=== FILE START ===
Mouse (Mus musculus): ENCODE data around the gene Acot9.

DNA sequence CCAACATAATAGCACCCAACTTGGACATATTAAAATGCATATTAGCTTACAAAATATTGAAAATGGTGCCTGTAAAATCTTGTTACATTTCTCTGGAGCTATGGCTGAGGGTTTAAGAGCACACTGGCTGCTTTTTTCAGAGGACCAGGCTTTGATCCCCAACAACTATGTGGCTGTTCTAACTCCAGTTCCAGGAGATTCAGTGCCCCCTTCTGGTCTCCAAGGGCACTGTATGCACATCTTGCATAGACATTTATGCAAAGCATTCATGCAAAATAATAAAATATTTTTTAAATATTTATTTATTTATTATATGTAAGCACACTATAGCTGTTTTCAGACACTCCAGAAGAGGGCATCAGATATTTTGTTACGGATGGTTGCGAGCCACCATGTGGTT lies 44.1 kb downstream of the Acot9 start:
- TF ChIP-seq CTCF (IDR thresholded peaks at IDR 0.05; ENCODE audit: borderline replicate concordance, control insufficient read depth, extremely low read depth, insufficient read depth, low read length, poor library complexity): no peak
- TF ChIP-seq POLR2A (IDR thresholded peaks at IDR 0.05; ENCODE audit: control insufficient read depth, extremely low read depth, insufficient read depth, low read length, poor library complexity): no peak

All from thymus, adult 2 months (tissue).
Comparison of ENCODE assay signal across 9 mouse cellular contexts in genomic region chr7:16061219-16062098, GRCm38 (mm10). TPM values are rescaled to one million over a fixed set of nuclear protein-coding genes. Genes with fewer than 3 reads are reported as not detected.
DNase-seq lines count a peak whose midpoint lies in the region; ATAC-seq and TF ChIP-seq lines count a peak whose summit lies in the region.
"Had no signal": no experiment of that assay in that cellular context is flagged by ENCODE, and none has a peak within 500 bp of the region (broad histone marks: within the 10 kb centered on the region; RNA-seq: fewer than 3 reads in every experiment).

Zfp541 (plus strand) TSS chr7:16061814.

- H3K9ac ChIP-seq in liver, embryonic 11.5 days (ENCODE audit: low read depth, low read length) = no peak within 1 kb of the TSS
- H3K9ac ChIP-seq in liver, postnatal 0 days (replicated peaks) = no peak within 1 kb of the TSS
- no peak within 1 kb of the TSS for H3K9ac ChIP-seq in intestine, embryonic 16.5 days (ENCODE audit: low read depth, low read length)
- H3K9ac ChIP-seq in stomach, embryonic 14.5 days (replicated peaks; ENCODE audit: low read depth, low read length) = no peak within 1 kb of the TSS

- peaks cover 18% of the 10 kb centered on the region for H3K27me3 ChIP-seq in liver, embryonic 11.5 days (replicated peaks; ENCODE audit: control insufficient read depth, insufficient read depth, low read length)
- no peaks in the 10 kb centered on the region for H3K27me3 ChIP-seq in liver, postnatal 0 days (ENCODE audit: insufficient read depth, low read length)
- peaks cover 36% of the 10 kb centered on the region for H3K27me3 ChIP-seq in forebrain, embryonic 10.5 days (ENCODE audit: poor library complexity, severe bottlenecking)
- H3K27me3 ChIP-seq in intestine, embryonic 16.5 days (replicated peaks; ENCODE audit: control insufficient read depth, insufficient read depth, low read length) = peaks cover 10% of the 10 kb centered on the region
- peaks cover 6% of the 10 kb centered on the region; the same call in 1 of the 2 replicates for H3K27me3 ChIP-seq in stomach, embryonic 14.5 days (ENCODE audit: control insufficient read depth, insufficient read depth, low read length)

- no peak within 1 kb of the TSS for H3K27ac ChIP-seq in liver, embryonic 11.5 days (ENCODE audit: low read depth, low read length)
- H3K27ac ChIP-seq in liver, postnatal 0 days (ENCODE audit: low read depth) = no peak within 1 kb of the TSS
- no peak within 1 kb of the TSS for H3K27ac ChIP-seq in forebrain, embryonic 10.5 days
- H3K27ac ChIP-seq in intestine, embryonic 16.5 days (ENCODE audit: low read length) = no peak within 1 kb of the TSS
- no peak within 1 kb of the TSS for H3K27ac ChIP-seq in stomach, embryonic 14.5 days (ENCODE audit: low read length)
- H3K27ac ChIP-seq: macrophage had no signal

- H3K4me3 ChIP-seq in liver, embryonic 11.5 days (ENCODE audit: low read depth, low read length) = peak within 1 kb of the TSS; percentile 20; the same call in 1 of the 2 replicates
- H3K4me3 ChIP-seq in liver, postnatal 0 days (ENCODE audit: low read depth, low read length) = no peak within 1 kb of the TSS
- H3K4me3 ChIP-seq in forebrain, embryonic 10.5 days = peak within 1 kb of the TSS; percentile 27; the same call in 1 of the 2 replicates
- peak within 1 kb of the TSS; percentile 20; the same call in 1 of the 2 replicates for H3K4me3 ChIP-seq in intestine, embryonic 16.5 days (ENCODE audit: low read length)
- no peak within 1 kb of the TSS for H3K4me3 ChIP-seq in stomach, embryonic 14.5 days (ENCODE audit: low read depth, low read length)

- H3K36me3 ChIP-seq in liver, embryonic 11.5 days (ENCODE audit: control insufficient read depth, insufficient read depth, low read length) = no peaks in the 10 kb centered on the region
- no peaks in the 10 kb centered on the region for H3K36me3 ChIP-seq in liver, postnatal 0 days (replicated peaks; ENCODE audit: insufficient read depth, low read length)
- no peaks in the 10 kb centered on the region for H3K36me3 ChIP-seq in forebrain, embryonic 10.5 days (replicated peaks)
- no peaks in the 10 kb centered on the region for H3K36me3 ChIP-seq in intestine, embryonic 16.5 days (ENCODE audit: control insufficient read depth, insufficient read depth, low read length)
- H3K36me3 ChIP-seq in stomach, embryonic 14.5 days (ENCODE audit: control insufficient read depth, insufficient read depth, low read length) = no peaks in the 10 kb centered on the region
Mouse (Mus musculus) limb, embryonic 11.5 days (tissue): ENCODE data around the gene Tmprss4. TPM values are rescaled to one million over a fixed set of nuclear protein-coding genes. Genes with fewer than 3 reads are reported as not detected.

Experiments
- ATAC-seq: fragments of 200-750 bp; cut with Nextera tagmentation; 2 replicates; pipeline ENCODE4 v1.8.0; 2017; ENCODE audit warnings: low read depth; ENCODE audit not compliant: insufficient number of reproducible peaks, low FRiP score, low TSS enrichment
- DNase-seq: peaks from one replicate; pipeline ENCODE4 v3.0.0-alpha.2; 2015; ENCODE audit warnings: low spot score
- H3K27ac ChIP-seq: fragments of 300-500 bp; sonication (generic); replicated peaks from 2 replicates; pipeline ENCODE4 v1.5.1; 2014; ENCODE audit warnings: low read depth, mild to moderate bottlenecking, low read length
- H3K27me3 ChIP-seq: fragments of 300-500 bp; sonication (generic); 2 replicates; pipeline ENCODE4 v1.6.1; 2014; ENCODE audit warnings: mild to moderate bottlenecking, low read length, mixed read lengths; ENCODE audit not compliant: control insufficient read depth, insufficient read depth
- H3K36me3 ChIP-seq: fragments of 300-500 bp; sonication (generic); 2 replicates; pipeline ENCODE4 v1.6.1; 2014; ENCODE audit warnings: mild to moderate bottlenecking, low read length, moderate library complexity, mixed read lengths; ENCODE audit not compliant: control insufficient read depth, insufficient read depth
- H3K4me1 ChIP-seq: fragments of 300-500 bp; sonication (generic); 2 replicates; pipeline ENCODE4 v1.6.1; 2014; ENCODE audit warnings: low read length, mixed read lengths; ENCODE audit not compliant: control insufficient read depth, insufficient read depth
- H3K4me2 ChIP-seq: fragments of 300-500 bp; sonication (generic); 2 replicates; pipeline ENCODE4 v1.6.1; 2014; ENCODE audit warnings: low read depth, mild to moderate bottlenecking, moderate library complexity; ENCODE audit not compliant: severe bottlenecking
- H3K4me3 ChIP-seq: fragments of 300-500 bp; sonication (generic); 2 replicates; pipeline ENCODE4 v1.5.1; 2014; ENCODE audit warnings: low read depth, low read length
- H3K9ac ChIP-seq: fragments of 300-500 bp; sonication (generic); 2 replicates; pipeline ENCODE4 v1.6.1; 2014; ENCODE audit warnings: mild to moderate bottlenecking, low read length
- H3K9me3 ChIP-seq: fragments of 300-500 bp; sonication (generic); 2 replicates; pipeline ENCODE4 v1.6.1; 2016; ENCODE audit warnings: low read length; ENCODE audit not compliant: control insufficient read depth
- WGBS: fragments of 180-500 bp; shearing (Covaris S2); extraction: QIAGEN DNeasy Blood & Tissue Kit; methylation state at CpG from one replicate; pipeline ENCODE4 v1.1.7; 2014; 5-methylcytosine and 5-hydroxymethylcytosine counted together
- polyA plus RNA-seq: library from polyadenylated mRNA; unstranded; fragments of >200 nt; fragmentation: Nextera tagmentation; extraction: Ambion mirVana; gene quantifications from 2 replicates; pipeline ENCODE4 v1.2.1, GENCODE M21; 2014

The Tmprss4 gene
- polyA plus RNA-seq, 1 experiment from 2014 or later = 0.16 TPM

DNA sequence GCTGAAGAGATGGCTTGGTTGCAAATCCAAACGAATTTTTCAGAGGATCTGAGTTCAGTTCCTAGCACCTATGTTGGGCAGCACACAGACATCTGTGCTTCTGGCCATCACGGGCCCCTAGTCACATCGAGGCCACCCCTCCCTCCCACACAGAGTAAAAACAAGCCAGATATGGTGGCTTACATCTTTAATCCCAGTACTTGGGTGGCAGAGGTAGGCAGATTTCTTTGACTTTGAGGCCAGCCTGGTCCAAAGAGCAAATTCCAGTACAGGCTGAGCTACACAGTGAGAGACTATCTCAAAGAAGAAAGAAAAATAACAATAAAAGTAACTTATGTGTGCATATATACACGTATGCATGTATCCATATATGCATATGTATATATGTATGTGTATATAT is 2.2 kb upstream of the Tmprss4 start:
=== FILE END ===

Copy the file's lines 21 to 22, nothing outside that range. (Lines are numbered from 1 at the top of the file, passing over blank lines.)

- no peak within 1 kb of the TSS for H3K27ac ChIP-seq in forebrain, embryonic 10.5 days
- H3K27ac ChIP-seq in intestine, embryonic 16.5 days (ENCODE audit: low read length) = no peak within 1 kb of the TSS